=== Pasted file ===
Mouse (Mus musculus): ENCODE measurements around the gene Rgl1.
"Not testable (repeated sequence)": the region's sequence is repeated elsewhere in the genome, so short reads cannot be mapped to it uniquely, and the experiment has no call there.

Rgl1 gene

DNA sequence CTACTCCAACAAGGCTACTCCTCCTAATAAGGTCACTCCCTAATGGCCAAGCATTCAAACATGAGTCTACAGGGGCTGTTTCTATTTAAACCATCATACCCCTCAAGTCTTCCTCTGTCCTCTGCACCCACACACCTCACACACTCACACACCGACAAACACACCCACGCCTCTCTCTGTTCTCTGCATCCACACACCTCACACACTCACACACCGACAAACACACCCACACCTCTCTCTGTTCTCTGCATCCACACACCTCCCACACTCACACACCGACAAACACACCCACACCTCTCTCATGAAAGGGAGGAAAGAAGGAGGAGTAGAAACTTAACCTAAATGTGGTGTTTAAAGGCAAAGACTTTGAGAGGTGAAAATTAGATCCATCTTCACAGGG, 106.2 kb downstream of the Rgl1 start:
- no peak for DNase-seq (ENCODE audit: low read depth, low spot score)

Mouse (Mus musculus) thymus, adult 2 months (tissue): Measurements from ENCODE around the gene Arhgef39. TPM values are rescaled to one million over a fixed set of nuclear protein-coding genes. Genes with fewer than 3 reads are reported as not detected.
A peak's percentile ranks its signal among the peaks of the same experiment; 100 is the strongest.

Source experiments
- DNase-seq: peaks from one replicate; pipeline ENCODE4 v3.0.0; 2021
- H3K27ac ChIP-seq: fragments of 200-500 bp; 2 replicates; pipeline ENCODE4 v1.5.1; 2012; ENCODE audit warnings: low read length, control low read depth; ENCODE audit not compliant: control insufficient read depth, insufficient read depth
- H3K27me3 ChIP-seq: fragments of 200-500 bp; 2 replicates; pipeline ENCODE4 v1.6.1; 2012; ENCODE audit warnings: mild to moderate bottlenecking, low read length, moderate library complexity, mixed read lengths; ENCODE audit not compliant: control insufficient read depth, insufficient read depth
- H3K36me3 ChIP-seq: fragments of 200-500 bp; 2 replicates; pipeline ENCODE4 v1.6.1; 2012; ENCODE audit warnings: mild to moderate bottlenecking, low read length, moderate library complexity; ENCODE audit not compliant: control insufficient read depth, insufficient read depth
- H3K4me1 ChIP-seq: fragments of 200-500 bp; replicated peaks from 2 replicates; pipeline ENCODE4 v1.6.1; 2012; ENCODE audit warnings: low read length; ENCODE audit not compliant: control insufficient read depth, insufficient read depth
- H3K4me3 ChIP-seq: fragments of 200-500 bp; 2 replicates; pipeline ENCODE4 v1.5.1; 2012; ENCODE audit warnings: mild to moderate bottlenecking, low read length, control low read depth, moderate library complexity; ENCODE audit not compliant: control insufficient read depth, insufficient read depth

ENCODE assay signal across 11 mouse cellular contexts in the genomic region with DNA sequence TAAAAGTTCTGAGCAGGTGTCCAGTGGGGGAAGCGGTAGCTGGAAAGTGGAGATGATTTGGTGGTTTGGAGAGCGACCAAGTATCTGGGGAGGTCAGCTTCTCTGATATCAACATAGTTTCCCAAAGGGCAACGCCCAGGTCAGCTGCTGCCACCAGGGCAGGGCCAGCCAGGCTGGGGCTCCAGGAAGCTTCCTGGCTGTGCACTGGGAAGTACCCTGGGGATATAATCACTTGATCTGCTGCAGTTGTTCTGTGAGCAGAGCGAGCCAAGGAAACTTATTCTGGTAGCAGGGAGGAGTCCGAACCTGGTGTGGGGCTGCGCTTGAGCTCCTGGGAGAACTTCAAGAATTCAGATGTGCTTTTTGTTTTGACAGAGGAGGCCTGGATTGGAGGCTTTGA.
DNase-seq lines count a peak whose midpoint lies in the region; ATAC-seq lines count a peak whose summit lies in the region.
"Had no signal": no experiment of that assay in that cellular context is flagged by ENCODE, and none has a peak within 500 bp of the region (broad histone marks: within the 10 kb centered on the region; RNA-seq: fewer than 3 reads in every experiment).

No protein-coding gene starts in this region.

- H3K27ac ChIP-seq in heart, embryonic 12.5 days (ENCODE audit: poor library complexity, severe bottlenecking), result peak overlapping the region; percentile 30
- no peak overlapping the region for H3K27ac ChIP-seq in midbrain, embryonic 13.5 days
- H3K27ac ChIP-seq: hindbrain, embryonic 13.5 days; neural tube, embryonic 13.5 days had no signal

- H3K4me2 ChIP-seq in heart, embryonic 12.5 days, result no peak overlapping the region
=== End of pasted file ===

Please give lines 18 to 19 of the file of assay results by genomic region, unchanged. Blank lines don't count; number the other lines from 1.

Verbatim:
No protein-coding gene starts in this region.

- H3K27ac ChIP-seq in heart, embryonic 12.5 days (ENCODE audit: poor library complexity, severe bottlenecking), result peak overlapping the region; percentile 30